Sometimes complicated metrics aren't necessary. Easy ways to know if a neighborhood is well-designed.
In a recent post on his firm's excellent blog, PlacesShakers and NewsMakers, Scott Doyon reminds us of the "popsicle test" of a well-designed neighborhood: If an 8-year-old kid can safely go somewhere to buy a popsicle, and get back home before it melts, chances are it's a neighborhood that works. Note that there's no planning jargon in there: nothing explicitly about mixed uses, or connected streets, or sidewalks, or traffic calming, or enough density to put eyes on the street. But, if you think about it, it's all there.
I'm also fond of the "Halloween test": If it's a good neighborhood for trick-or-treating, then it's likely to be compact and walkable. My brother-in-law, who lives in a place that is anything but, drives his kids to the nearest traditional town center on Halloween. Quite a few parents seem to do the same thing by driving to my neighborhood.
Scott puts it this way:
For a child, having increasing opportunities to navigate the world around them, explore, invent, fall down, scrape knees, make decisions, screw up, get into -- and solve -- conflicts and, ultimately, achieve a sense of personal identity and self-sufficiency is a good thing. The right thing.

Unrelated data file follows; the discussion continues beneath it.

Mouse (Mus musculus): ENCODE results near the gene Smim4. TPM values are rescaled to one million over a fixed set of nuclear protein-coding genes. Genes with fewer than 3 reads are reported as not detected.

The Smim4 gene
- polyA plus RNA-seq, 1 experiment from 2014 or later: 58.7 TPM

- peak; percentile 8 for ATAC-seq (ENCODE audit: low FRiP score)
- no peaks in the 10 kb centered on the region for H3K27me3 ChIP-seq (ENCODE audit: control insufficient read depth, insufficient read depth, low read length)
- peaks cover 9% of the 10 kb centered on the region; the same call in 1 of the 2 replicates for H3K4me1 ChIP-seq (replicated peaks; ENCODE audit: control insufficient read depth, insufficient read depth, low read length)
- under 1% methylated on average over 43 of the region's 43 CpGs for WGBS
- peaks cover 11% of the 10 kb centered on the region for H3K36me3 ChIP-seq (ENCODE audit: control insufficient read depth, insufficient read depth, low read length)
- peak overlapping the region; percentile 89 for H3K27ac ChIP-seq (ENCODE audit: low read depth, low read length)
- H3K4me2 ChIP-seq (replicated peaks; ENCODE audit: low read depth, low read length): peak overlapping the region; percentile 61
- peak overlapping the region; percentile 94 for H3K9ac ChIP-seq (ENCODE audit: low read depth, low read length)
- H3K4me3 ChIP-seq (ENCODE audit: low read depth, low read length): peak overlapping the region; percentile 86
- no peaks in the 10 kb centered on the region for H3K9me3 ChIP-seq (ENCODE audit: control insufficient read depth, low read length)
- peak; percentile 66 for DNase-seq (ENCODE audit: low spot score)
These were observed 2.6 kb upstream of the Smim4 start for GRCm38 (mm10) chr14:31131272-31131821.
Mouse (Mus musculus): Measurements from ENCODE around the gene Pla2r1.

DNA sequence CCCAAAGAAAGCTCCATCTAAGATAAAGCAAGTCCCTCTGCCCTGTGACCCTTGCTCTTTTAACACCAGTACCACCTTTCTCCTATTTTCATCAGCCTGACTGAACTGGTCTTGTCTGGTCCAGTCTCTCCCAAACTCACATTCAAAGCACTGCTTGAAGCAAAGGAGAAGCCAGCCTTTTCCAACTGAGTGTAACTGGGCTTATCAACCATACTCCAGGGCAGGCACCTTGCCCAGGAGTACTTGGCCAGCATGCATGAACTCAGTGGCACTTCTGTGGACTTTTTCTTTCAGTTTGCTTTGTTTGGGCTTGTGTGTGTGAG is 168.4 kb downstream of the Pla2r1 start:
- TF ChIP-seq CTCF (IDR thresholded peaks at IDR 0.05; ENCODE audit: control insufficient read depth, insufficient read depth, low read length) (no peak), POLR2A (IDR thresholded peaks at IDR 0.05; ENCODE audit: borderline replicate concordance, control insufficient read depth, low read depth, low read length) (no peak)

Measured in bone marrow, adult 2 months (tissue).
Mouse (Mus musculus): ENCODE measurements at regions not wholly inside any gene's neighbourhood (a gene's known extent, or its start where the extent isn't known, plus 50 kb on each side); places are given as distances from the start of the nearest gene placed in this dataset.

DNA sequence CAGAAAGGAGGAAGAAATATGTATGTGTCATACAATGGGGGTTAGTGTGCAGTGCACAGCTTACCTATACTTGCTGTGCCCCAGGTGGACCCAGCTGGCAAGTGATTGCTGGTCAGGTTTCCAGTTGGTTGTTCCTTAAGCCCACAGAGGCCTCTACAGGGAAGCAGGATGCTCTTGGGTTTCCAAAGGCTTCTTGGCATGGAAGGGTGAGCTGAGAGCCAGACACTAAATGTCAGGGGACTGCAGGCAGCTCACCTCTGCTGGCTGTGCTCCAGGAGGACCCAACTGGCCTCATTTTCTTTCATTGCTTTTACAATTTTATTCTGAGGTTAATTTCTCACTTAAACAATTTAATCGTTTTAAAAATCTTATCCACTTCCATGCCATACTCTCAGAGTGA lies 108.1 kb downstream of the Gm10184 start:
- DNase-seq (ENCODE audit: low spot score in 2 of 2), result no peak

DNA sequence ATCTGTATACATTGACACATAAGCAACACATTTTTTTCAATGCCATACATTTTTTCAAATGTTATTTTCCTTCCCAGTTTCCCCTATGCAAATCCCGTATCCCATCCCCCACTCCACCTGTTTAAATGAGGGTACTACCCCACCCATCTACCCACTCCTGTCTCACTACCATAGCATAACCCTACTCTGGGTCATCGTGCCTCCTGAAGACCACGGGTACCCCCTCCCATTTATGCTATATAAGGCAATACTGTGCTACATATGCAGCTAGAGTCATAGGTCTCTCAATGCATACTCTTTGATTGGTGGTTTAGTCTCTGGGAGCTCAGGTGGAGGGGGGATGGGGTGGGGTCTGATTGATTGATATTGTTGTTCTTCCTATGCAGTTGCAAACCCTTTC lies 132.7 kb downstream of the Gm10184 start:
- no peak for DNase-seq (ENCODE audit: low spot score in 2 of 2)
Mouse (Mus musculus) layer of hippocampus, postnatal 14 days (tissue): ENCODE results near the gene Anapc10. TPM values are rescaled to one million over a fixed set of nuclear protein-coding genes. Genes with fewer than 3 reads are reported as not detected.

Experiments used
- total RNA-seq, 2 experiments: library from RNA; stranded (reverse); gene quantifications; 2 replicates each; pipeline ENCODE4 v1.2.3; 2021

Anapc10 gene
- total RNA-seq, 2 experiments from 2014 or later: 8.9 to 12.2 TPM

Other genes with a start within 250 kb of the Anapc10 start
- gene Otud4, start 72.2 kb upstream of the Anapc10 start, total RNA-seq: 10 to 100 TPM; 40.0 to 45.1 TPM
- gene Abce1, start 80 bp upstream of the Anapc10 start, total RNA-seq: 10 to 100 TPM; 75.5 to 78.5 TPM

But you can't do it easily just anywhere. Place matters. It matters in the design of the streets and the things they connect to. It matters in the variety of uses, opportunities and activities. It even matters in the diversity of housing types. After all, smaller homes or accessory units end up housing people who appreciate, and want to be able to afford, the prospect of being a stay-at-home parent. Or seniors offering options for drop-off babysitting. Not because it's their corporate value proposition and you're paying them a thousand bucks a month but because they're your neighbors and they care about you . . .
Talk of how it takes a village to raise a child sounds -- and feels -- good but, to make it work, you need a village to start with. Which means you need politicos willing to push it, and developers willing to build it.
Pretty good observation, that one. If the place works for kids, chances are it works for everyone else, too (and, not coincidentally, it also works for the environment) - but as we build new places, or rebuild old ones, we need to be purposeful about it.
I've always been struck by a statistic that's probably now at least a decade old, to the effect that suburban moms spend the equivalent of 17 full days each year driving their kids around, more time than an average person spends bathing and feeding a child. When I was a kid, I explored places, hanging out with my friends. I walked to the tennis courts and quickly became addicted to a sport I played for 30 years. I took the bus places. My parents drove me somewhere maybe once or twice a week, max.
I'm not sure I know a single kid who lives that way now - everything is scheduled, and everything requires a car trip, even just to get to school. That really seems out of whack with what growing up should be about, and a lot of it has to do with how we constructed our built environment over the last few decades, assuming unlimited driving was a fine way to live.
Am I now just an old codger who thinks things were better back in my day? (Those who know me, please don't answer that. Thanks.) Well, Scott is a lot younger than I am, and he agrees. I think he's on to something.
This post also appears on NRDC's Switchboard.
This article available online at: